Mary had a delivery service business. Her idea was to market to senior citizens who couldn’t get out every day. She came to me as a SCORE counselor because her business was struggling and she thought she needed marketing help. She had been marketing to seniors for more than a year and was frustrated by her results. She hoped I would have the silver bullet that would change everything.
My first question to Mary was had she written a business plan. I wanted to see her marketing plan and forecast of sales. Mary told me she had written one before she started but she said she “just didn’t believe it.” A business counselor had worked on the cash flow section with her but the forecast was much more optimistic than she really believed possible.
It always astonishes me that people go into business with a business plan that seems impossible to them. If the business owner doesn’t believe it then who will? Not believing your own plan should be a red flag to the entrepreneur to go back to the drawing board.
The owner may need to redefine their market or update their idea to something that will generate the business the owner needs. It may take more market research (What does the market want? How much is the target market willing to pay?) It may take a more robust marketing plan in order to reach the numbers the entrepreneur needs to get the sales flowing. It may also take more money to fund the necessary marketing or support equipment or services.
Sometimes the entrepreneur just needs more confidence in his/her own ability to get the work. In that case it may be that the entrepreneur needs to work in someone else’s business first to see how it is done and gain that confidence.
Another tact that an owner might take would be to make a minimal investment in the business to get it going and find other work for self-support while he/she experimented with the business-a pilot or beta of sorts. This in effect would be real time market research.
As much as Mary didn’t want to hear it she really needed to rethink her business plan. She had already decided her target market wouldn’t pay for her services in enough quantity to support her. Now the task was to decide what her new target market would be and what her offering looked like.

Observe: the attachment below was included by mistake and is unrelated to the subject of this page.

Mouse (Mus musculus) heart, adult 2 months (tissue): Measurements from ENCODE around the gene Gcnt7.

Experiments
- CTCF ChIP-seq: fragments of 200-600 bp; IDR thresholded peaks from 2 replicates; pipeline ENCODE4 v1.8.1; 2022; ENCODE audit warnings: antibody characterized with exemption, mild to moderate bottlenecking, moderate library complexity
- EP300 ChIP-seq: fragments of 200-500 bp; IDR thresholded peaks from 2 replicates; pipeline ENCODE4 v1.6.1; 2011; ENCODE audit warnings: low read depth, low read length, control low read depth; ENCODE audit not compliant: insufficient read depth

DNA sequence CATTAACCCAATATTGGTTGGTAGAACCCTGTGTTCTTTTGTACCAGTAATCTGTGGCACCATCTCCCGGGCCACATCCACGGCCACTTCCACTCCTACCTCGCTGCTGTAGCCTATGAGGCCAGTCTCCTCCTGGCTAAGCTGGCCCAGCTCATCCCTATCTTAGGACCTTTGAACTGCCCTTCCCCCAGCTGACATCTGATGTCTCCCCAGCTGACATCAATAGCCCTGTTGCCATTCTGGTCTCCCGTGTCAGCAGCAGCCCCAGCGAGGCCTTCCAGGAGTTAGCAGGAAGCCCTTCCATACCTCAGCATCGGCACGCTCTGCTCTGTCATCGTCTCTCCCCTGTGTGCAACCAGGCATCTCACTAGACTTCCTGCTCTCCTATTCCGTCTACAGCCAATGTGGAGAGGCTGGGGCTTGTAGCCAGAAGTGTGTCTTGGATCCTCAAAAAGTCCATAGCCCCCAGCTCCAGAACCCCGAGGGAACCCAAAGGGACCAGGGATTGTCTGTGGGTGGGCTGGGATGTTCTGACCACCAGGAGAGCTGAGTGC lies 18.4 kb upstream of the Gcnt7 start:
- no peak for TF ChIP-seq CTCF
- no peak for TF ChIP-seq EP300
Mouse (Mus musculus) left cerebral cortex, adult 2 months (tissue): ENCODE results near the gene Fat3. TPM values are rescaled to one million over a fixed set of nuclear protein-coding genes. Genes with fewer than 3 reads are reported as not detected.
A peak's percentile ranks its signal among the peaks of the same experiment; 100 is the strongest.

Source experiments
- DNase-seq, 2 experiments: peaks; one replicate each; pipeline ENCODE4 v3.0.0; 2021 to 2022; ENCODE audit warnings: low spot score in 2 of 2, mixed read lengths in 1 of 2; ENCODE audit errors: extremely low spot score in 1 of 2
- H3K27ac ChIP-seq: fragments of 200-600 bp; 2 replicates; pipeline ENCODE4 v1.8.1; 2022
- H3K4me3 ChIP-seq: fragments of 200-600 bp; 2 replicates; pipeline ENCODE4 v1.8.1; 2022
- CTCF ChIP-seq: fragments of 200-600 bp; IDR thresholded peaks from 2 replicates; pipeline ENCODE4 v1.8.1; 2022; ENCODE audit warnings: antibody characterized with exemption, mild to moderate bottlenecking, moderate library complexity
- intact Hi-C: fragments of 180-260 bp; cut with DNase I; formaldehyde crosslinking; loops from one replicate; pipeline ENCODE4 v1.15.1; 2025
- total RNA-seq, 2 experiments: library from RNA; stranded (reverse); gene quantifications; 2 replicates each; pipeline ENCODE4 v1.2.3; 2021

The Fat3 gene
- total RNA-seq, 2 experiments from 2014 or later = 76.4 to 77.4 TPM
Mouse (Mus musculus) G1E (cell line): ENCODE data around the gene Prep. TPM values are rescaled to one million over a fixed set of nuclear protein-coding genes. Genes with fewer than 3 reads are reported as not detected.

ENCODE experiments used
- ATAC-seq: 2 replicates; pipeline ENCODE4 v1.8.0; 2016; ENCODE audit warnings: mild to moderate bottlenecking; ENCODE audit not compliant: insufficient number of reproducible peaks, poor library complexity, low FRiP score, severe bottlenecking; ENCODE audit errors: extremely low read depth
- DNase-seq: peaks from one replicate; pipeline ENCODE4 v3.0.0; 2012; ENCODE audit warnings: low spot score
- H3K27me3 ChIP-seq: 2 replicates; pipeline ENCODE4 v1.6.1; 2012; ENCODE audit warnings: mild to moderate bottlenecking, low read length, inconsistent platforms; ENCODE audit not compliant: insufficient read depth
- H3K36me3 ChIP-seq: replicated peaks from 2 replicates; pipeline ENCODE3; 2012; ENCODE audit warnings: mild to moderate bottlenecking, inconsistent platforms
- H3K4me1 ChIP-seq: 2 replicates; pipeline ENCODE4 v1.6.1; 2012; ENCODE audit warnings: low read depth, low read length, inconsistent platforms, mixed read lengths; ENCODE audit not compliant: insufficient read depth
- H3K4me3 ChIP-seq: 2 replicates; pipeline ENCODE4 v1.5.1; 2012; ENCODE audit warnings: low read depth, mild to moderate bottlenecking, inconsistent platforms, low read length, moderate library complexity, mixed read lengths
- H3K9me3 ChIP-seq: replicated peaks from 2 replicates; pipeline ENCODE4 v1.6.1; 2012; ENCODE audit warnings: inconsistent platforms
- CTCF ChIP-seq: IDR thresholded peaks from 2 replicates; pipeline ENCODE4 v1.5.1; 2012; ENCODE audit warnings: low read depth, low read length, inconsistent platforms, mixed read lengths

Mary needed a new vision for her business and she needed it to be clear and compelling. It is the vision of the business that motivates the owner to do some things that perhaps the owner would ordinarily find tedious or even a bit scary. The very first part of a business plan is called the Business Description and it is here that the vision belongs.
Recently a participant in my teleclass “Taking the Mystery Out of Business Plan Writing” talked about a creative way she had for writing her business plan. She was taking magazine pictures and drawings to illustrate her plan. This way of illustrating her plan made it more alive and exciting to her. A vision needs to draw you to it. One possible way to make it that way is with pictures and illustrations.
Writing a business plan calls on the logical, analytical, and rational part of people. Scientists tell us this is an activity done by left side of the brain (logical, analytical, rational). It doesn’t have much appeal to people who prefer to use the right side of their brain (intuitive, creative, holistic). The entrepreneur needs to have the ability to access both parts of the brain for different tasks. A client who is very creative and loves being in that mode told me recently, “ Sometimes it is necessary for me to get very left brained so I can get some work done.” If you resist the idea of business plan writing but know you want to write one, try finding your own special way of getting it done-but do get it done!
Take Action 1. Learn more about left-right brain at this website: 2. Not sure which side of your brain dominates your behavior? Try this assessment: 3. What is your vision of your own business or your ideal job? Spend an hour writing down what it looks like and feels like. Get creative. Make it feel real! See it in your mind's eye.
Alvah Parker is a Business and Career Coach as well as publisher of Parker’s Points, an email tip list and Road to Success, an ezine. Parker’s Value Program© enables her clients to find their own way to work that is more fulfilling and profitable. Her clients are managers, business owners, sole practioners, attorneys and people in transition. Alvah is found on the web at www.asparker.com. She may also be reached at 781-598-0388.
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